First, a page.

Risk management in handling new technologies in an occupational environment requires an assessment of both the hazard and the potential for exposure. Hazard requires an understanding of the transport of the nanomaterial in an organism and any resulting toxic responses of organs or biological interactions that could result in chronic (long term) effects. Assessment of the potential for exposure requires characterization of the concentration of the nanomaterial that could contact the person in the occupational environment in a location where it could be absorbed. When little is known about the potential hazard of a nanomaterial, conservative measures should be establish to minimize potential for exposure, such as engineering controls. If the hazard of the material is verified to be low, the risk assessor may be able to employ less stringent exposure prevention measures. The GoodNanoGuide’s OHS Reference Manual is intended to aid in identifying engineering controls that should be employed in different occupational environments. The environments considered include Research, Engineering and Development, and High Volume Manufacturing. The operations include synthesizing, transfer and packaging, or characterizing nanomaterials, formulating dispersions, processing dispersions, or processing or assembling nanomaterial based solids or components, and accidental spills and releases.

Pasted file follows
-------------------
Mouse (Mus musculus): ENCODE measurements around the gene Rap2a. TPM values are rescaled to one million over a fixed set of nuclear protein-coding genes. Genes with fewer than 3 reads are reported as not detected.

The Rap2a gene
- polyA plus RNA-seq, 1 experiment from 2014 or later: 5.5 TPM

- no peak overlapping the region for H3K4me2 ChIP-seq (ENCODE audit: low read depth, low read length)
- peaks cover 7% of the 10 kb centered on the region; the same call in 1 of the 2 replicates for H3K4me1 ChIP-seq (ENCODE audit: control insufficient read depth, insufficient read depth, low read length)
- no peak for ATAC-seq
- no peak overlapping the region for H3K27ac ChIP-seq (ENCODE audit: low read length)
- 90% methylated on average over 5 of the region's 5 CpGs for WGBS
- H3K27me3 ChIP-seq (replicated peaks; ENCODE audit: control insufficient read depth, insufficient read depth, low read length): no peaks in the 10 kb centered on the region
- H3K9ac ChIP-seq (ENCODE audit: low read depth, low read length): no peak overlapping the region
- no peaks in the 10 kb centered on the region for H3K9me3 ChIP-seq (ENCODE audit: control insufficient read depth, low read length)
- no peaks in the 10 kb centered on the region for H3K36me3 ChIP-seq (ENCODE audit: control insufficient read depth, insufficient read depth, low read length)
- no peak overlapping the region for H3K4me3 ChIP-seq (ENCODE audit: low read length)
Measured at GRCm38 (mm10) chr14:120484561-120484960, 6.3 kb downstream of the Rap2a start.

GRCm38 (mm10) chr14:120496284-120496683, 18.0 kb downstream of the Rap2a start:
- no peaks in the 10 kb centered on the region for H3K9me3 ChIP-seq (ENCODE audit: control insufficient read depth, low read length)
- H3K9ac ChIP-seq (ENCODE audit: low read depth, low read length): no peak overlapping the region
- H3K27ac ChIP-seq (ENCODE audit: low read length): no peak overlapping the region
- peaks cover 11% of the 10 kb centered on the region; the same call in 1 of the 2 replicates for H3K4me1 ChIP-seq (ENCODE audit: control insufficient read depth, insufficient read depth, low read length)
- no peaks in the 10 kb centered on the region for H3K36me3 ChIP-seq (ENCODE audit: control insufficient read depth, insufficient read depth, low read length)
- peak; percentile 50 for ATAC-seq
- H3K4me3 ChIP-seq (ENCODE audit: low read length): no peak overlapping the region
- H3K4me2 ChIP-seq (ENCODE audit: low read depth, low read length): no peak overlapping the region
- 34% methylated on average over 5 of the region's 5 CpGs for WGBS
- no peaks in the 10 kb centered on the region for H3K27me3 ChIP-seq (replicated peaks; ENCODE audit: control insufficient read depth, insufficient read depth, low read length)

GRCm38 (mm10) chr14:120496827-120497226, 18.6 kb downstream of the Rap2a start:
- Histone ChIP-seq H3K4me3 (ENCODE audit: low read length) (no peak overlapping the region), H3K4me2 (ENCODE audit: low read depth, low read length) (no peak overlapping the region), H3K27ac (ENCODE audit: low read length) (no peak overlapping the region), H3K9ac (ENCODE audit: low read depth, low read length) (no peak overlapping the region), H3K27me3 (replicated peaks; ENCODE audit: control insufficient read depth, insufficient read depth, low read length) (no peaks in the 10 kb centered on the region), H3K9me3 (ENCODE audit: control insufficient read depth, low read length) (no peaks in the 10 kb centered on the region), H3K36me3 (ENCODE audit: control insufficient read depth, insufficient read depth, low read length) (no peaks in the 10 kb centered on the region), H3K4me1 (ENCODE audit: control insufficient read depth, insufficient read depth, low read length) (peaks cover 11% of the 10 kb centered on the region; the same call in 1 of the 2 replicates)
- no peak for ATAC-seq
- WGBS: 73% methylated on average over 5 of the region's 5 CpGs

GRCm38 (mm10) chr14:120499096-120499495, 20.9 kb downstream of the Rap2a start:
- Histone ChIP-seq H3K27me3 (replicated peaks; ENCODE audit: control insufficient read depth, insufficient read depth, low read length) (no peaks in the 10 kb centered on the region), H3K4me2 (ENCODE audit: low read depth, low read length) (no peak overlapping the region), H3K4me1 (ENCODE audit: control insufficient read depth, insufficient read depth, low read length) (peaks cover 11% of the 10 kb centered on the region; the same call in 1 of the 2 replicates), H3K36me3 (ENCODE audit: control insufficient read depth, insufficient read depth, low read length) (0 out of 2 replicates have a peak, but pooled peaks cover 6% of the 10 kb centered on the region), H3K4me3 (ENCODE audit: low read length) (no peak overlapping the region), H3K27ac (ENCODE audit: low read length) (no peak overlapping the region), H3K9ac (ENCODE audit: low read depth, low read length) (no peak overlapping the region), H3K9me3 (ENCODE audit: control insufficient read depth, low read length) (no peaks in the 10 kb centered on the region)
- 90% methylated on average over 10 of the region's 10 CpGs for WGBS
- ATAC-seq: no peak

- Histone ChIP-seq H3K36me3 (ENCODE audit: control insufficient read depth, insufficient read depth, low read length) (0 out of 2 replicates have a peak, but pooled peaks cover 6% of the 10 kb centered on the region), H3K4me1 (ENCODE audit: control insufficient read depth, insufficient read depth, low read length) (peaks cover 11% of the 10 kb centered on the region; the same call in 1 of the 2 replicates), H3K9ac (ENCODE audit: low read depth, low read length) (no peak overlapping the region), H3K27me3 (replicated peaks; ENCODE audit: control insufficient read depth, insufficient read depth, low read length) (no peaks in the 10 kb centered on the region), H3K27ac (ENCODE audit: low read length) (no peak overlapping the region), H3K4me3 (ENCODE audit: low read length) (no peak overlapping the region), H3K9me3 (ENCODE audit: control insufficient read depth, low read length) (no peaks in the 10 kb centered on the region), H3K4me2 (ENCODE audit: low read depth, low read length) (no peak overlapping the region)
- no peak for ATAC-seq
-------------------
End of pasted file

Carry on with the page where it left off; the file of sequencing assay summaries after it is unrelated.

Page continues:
Begin with a well-defined description of work by gathering information about:
In addition to the suggestion that work planning/hazard assessment should begin with a well-defined description of work, the U.S. Department of Energy, Nanoscale Science Research Centers, “Approach to Nanomaterial ES&H,” further suggests that “the assessment should, as needed,
1. Bundesanstalt für Arbeitsschutz und Arbeitsmedizin, “Guidance for Handling and Use of Nanomaterials at the Workplace,”, § II.1 (27 August 2007)
2. U.S. Department of Energy, Nanoscale Science Research Centers, “Approach to Nanomaterial ES&H,” 4-5 (Rev. 3a May 12, 2008).